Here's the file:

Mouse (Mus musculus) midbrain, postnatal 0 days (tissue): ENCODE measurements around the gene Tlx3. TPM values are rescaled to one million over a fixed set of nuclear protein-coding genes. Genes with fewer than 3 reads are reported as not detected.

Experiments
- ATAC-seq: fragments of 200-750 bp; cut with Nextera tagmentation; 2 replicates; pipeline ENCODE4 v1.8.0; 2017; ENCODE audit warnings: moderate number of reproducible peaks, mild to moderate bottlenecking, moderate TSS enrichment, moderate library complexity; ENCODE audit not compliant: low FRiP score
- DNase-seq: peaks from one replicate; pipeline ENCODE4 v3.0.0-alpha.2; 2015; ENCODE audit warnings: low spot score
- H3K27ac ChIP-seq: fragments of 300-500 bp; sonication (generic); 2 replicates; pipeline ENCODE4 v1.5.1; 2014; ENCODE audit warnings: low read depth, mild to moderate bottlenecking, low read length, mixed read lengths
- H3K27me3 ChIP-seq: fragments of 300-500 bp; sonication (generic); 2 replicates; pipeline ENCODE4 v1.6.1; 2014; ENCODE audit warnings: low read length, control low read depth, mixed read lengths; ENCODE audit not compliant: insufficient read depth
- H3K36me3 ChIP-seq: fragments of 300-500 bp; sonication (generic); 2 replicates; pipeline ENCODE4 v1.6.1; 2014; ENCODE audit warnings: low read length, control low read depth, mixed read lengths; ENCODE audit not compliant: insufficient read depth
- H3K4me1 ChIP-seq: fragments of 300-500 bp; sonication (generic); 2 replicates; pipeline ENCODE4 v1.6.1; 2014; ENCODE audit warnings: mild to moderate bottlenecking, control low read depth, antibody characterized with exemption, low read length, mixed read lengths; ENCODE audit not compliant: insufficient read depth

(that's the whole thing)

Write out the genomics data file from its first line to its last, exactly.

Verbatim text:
Mouse (Mus musculus) midbrain, postnatal 0 days (tissue): ENCODE measurements around the gene Tlx3. TPM values are rescaled to one million over a fixed set of nuclear protein-coding genes. Genes with fewer than 3 reads are reported as not detected.

Experiments
- ATAC-seq: fragments of 200-750 bp; cut with Nextera tagmentation; 2 replicates; pipeline ENCODE4 v1.8.0; 2017; ENCODE audit warnings: moderate number of reproducible peaks, mild to moderate bottlenecking, moderate TSS enrichment, moderate library complexity; ENCODE audit not compliant: low FRiP score
- DNase-seq: peaks from one replicate; pipeline ENCODE4 v3.0.0-alpha.2; 2015; ENCODE audit warnings: low spot score
- H3K27ac ChIP-seq: fragments of 300-500 bp; sonication (generic); 2 replicates; pipeline ENCODE4 v1.5.1; 2014; ENCODE audit warnings: low read depth, mild to moderate bottlenecking, low read length, mixed read lengths
- H3K27me3 ChIP-seq: fragments of 300-500 bp; sonication (generic); 2 replicates; pipeline ENCODE4 v1.6.1; 2014; ENCODE audit warnings: low read length, control low read depth, mixed read lengths; ENCODE audit not compliant: insufficient read depth
- H3K36me3 ChIP-seq: fragments of 300-500 bp; sonication (generic); 2 replicates; pipeline ENCODE4 v1.6.1; 2014; ENCODE audit warnings: low read length, control low read depth, mixed read lengths; ENCODE audit not compliant: insufficient read depth
- H3K4me1 ChIP-seq: fragments of 300-500 bp; sonication (generic); 2 replicates; pipeline ENCODE4 v1.6.1; 2014; ENCODE audit warnings: mild to moderate bottlenecking, control low read depth, antibody characterized with exemption, low read length, mixed read lengths; ENCODE audit not compliant: insufficient read depth